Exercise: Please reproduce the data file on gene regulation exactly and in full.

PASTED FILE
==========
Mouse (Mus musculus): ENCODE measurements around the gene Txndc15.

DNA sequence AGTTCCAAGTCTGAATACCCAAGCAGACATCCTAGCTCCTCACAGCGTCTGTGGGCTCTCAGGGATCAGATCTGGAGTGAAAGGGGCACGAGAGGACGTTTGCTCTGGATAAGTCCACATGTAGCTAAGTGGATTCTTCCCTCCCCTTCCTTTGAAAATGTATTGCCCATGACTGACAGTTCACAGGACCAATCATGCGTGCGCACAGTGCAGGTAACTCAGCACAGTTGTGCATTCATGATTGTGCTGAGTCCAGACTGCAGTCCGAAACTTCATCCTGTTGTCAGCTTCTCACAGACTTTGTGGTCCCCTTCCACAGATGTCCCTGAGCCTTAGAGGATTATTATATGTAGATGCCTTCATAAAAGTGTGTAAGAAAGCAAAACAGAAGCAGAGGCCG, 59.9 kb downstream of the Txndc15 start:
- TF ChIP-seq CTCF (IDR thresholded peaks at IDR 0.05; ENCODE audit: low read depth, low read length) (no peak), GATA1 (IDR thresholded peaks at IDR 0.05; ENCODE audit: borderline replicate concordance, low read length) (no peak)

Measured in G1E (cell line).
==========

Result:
Mouse (Mus musculus): ENCODE measurements around the gene Txndc15.

DNA sequence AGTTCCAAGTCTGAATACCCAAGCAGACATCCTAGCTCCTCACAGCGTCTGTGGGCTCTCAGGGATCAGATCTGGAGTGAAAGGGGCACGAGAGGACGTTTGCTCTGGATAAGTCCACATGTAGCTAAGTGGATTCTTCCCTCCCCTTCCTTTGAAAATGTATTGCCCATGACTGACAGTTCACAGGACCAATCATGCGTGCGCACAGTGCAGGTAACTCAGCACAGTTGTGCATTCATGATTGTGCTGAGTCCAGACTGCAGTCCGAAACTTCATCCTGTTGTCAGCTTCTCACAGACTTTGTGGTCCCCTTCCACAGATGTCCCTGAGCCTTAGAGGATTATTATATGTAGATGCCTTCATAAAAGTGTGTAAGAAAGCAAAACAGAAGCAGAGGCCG, 59.9 kb downstream of the Txndc15 start:
- TF ChIP-seq CTCF (IDR thresholded peaks at IDR 0.05; ENCODE audit: low read depth, low read length) (no peak), GATA1 (IDR thresholded peaks at IDR 0.05; ENCODE audit: borderline replicate concordance, low read length) (no peak)

Measured in G1E (cell line).